Although it is one of the most notoriously complex bureaucracies in the world, the FDA has been moving toward higher medical device approval rates. In 2015, it reached a 15-year high of 98% approval for high-risk devices – increasing nearly 30% from 2012.
This is a significant departure from 2010’s 59% approval rate.
Recent trends seem to favor innovation, but it is important not to underestimate the significant investment of time, effort, and expertise needed to achieve FDA approval.
Understanding FDA Classification and the Approval Process
Simple medical devices similar to predicate devices – existing, approved products – have the easiest time in the FDA approval pipeline. These are referred to as Class I devices and represent the lowest risk category assessed by the FDA.
In some cases, Class I devices secure approval in as little as one month.
It is possible, but rare, for devices to receive Class I status without predicates. In most cases, however, they will be assigned to Class II. Truly groundbreaking medical devices typically receive the most onerous designation, Class III.
It’s far from unusual for Class III devices to take many years for approval.
Each successive Class carries with it greater complexity and overall cost. Although most steps are broadly similar, Class III devices require additional forms, clinical research, and inspections.
What to Expect from Class III Device Approval
All medical device companies must begin by establishing a Quality Management System (QMS) that meets guidelines set forth in Code of Federal Regulations Title 21 Part 820 – usually called FDA Good Manufacturing Processes. Internationally-recognized standards like ISO 13485 can help in this process, which must be complete before a device will receive its final approval.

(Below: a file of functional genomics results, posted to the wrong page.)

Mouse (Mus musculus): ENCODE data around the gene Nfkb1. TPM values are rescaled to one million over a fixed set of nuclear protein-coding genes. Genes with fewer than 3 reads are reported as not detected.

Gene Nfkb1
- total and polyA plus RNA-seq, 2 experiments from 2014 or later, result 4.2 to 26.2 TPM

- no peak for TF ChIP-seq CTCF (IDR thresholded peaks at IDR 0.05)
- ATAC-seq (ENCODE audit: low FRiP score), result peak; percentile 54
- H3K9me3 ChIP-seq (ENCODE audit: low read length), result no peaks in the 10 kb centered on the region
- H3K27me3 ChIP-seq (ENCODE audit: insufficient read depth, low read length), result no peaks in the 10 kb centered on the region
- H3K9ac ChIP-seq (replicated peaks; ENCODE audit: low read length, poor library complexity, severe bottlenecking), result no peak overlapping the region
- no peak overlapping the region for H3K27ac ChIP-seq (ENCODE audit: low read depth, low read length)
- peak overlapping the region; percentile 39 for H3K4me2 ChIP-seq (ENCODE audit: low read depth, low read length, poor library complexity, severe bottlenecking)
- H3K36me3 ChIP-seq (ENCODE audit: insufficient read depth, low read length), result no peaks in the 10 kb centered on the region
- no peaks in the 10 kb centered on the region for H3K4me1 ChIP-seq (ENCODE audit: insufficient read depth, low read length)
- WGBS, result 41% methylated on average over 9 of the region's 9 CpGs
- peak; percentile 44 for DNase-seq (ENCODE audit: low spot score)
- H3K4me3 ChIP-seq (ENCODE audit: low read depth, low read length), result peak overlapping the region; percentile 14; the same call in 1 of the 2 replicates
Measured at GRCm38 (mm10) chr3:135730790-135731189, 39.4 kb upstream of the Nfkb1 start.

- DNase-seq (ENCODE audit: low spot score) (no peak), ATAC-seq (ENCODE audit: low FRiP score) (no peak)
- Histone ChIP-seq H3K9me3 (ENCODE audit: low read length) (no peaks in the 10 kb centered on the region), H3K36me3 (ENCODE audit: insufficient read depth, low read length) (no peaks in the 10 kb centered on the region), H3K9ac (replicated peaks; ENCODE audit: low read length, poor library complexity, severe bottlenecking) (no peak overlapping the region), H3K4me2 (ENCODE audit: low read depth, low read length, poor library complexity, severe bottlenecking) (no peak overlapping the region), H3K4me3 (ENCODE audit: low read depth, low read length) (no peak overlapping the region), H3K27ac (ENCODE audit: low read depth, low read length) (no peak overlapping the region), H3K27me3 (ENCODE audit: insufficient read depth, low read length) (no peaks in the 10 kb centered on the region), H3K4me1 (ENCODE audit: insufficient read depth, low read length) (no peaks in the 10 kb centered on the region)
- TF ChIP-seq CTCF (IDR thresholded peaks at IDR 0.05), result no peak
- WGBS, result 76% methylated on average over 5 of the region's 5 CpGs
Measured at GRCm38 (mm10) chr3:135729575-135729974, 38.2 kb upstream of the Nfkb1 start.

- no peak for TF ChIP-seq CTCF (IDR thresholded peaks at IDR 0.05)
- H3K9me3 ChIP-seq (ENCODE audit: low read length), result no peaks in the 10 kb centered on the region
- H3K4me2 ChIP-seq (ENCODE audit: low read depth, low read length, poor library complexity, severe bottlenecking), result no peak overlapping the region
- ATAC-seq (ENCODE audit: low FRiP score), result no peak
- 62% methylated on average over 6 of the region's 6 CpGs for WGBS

Most Class II and all Class III devices require clinical studies. The enterprise should seek pre-submission guidance from the FDA before beginning research. “Pre-Sub” is a free program that allows you to save time and resources by setting up a customized consultation with FDA experts.
An Investigational Device Exemption (IDE) is necessary for all devices requiring clinical studies. In addition, a detailed clinical trial protocol must be developed. This is an extremely complex process which may, on its own, represent the bulk of the time devoted to approval.
Once significant research has been undertaken, the enterprise may submit a Premarket Approval (PMA). The information submitted to the FDA must furnish “sufficient valid scientific evidence” to make certain that the device is both safe and effective for its intended uses.
Although regulations provide 180 days for a PMA review, it does typically take longer. The standard fee for a PMA submission is $310,764, though approved small businesses may pay an alternate fee of just $77,691. These fees are subject to change and are based on submission date.
Upon PMA approval, device manufacturers are subject to a complete facility inspection of all major suppliers involved in design and production of the approved device. All parties must meet the obligations set forth in FDA’s Quality System Regulations (QSR).
Upon successful completion of the inspection process, the FDA posts the PMA approval letter online. The FDA’s official notice on their website is considered authorization to commence commercialization activities. Approval does not generally expire as long as significant changes are not made to the product.
This is only a capsule summary of an extraordinarily rigorous process. FDA approval demands that the enterprise be prepared for unprecedented scrutiny on many levels.
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